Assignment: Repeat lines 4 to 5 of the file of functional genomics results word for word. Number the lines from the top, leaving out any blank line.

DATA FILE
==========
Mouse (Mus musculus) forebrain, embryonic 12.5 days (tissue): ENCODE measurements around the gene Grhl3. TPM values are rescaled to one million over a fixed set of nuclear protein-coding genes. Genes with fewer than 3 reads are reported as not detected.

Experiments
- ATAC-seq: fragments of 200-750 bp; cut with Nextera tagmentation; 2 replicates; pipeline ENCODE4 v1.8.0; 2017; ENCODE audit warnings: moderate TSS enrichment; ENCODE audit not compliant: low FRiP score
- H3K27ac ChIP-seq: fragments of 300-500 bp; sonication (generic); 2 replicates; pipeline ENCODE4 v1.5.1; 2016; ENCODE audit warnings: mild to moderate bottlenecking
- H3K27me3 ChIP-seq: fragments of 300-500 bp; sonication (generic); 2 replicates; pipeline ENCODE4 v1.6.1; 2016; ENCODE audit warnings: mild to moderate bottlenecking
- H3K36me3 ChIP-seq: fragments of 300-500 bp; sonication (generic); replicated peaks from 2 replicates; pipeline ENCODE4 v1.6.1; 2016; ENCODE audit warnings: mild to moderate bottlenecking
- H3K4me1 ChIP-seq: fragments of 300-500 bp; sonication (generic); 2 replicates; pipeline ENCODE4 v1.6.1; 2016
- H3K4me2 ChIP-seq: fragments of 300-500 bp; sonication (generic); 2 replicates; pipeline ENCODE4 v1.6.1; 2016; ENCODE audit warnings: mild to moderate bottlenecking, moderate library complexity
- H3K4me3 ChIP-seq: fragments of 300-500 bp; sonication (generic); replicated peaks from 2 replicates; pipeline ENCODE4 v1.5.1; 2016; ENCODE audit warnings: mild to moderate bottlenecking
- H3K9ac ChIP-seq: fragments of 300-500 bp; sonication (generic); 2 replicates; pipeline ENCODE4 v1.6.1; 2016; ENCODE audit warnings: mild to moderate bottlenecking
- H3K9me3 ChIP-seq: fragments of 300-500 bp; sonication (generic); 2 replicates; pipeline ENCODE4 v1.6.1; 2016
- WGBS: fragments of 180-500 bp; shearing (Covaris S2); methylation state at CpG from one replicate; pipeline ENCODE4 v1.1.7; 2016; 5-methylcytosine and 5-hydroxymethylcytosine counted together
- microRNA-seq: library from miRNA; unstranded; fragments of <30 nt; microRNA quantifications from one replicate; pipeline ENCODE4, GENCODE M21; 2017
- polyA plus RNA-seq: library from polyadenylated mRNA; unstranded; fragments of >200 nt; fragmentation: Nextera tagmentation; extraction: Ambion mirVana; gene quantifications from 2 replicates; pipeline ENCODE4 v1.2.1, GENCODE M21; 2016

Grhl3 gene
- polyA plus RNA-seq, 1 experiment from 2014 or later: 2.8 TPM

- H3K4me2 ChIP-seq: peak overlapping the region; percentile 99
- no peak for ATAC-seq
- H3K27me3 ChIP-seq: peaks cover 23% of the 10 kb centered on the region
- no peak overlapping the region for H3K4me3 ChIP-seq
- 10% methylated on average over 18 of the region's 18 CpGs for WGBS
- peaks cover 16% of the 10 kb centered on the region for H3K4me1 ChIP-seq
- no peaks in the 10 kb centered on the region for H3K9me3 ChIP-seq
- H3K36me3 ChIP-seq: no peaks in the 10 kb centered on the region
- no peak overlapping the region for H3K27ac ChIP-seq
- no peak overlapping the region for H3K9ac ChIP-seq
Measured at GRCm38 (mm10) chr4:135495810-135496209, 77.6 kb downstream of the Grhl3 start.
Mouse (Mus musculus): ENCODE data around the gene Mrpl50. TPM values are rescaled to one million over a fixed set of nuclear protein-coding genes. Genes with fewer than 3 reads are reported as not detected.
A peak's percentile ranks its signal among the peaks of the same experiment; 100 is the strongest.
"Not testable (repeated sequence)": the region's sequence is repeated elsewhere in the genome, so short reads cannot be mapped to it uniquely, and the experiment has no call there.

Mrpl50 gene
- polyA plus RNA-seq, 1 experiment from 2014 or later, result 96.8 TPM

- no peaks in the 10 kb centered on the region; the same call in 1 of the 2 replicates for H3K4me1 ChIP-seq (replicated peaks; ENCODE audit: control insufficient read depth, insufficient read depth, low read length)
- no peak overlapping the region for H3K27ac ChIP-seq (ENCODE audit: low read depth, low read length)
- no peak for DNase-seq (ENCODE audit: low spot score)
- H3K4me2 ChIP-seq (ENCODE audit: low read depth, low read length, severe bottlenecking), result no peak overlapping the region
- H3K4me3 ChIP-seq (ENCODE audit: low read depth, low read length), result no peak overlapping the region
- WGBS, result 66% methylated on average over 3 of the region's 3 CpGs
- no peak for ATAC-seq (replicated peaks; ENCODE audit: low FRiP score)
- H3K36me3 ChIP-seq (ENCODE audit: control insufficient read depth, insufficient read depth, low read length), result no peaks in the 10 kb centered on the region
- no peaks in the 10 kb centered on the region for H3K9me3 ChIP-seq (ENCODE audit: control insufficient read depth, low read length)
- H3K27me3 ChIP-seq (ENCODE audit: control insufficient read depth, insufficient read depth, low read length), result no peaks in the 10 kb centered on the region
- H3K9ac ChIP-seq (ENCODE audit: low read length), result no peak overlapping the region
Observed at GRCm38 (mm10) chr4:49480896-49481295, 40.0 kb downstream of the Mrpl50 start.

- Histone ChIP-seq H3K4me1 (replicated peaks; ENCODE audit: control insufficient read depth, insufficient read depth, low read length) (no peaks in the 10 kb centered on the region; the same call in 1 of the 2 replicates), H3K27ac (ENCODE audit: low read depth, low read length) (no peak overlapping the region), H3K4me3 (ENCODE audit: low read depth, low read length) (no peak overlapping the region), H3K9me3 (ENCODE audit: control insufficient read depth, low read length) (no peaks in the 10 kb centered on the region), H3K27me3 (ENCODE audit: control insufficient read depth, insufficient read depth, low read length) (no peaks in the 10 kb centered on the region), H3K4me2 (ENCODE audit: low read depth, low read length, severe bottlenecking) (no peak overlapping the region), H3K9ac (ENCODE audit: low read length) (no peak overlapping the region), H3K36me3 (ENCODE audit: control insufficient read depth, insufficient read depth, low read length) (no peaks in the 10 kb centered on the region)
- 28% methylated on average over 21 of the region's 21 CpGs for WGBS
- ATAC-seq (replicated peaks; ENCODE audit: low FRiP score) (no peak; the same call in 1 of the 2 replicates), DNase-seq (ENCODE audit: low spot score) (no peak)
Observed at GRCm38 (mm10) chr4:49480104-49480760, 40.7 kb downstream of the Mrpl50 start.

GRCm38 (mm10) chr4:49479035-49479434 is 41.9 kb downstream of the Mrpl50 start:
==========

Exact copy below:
- H3K27ac ChIP-seq: fragments of 300-500 bp; sonication (generic); 2 replicates; pipeline ENCODE4 v1.5.1; 2016; ENCODE audit warnings: mild to moderate bottlenecking
- H3K27me3 ChIP-seq: fragments of 300-500 bp; sonication (generic); 2 replicates; pipeline ENCODE4 v1.6.1; 2016; ENCODE audit warnings: mild to moderate bottlenecking